August 2014
Volume 14, Issue 10
Free
Vision Sciences Society Annual Meeting Abstract  |   August 2014
Temporal consistency of multi-voxel patterns for repeated scenes
Author Affiliations
  • Thomas O'Connell
    Department of Psychology, Yale University
  • Emily Ward
    Department of Psychology, Yale University
  • Marvin Chun
    Department of Psychology, Yale University
Journal of Vision August 2014, Vol.14, 1078. doi:10.1167/14.10.1078
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      Thomas O'Connell, Emily Ward, Marvin Chun; Temporal consistency of multi-voxel patterns for repeated scenes. Journal of Vision 2014;14(10):1078. doi: 10.1167/14.10.1078.

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      © ARVO (1962-2015); The Authors (2016-present)

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Abstract

Multi-voxel pattern similarity predicts subsequent memory for visual stimuli (Xue et al., 2010; Ward et al., 2013), suggesting that pattern similarity tracks the stabilization of visual information into familiar, retrievable representations. How consistent are multi-voxel patterns across multiple repetitions of the same visual stimuli? To investigate this question, we scanned 10 participants while they viewed images depicting natural scenes. Each image was repeated four times, allowing us to measure pattern similarity across multiple exposures within three scene-selective regions of interest (ROIs): the parahippocampal place area (PPA), the retrosplenial cortex (RSC), and the occipital place area (OPA). To explore how repeated exposure modulates pattern similarity, we calculated pattern similarity sequentially between each exposure (e.g. between first and second presentation, between second and third presentation, etc.). We found that the overall degree of pattern similarity differed across ROIs, with the OPA showing the highest degree of similarity, followed by the PPA, then by the RSC, which showed the lowest. Additionally, we found that exposure did not modulate pattern similarity in the PPA and the OPA. However, in the RSC we found that pattern similarity was significantly reduced by exposure. Differences in the magnitude of pattern similarity and the modulatory role of exposure across ROIs indicate that these regions may be differentially implicated in behavior, such as visual memory.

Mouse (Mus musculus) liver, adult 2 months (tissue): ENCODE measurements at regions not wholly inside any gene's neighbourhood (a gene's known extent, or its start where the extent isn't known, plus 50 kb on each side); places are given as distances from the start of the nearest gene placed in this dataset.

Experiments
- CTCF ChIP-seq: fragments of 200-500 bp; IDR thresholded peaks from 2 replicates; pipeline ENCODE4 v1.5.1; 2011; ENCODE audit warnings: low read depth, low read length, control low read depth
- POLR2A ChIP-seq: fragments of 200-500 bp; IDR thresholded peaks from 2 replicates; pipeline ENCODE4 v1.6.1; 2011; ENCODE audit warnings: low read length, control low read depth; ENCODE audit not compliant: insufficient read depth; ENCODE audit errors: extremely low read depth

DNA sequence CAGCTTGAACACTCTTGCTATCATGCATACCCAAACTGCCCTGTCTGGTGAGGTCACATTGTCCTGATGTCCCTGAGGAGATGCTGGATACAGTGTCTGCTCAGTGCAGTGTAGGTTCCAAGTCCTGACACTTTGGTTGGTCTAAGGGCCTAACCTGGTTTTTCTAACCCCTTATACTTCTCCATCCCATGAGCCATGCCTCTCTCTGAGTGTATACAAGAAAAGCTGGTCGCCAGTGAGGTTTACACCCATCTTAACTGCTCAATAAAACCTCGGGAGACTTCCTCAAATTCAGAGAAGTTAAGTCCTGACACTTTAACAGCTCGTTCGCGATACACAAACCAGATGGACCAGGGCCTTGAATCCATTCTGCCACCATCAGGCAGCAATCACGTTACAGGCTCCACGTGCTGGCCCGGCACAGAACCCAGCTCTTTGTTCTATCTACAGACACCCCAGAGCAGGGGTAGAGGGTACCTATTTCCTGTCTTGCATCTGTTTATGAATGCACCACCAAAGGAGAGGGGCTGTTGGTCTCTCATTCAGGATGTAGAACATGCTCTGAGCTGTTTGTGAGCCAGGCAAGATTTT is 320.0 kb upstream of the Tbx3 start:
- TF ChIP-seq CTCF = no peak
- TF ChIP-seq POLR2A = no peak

Meeting abstract presented at VSS 2014

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